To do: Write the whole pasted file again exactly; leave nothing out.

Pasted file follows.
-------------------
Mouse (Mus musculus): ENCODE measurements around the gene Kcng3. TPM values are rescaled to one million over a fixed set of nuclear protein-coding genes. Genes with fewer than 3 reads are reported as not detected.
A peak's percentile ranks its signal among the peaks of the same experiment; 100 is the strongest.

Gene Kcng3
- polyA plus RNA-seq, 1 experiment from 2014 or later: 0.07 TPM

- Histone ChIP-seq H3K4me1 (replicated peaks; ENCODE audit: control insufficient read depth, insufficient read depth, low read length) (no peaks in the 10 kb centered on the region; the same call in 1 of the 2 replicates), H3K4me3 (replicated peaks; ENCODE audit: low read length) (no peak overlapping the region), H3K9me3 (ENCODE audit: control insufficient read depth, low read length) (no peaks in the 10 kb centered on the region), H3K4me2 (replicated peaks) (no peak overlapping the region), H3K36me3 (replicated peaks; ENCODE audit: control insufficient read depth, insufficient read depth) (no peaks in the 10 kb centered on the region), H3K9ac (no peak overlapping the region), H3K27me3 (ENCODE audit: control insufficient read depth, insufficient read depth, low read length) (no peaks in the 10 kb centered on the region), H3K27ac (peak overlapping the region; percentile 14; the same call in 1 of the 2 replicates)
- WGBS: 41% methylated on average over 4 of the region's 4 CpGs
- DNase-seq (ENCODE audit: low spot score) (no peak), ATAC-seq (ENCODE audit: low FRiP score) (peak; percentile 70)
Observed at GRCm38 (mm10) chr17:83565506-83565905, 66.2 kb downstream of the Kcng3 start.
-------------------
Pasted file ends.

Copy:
Mouse (Mus musculus): ENCODE measurements around the gene Kcng3. TPM values are rescaled to one million over a fixed set of nuclear protein-coding genes. Genes with fewer than 3 reads are reported as not detected.
A peak's percentile ranks its signal among the peaks of the same experiment; 100 is the strongest.

Gene Kcng3
- polyA plus RNA-seq, 1 experiment from 2014 or later: 0.07 TPM

- Histone ChIP-seq H3K4me1 (replicated peaks; ENCODE audit: control insufficient read depth, insufficient read depth, low read length) (no peaks in the 10 kb centered on the region; the same call in 1 of the 2 replicates), H3K4me3 (replicated peaks; ENCODE audit: low read length) (no peak overlapping the region), H3K9me3 (ENCODE audit: control insufficient read depth, low read length) (no peaks in the 10 kb centered on the region), H3K4me2 (replicated peaks) (no peak overlapping the region), H3K36me3 (replicated peaks; ENCODE audit: control insufficient read depth, insufficient read depth) (no peaks in the 10 kb centered on the region), H3K9ac (no peak overlapping the region), H3K27me3 (ENCODE audit: control insufficient read depth, insufficient read depth, low read length) (no peaks in the 10 kb centered on the region), H3K27ac (peak overlapping the region; percentile 14; the same call in 1 of the 2 replicates)
- WGBS: 41% methylated on average over 4 of the region's 4 CpGs
- DNase-seq (ENCODE audit: low spot score) (no peak), ATAC-seq (ENCODE audit: low FRiP score) (peak; percentile 70)
Observed at GRCm38 (mm10) chr17:83565506-83565905, 66.2 kb downstream of the Kcng3 start.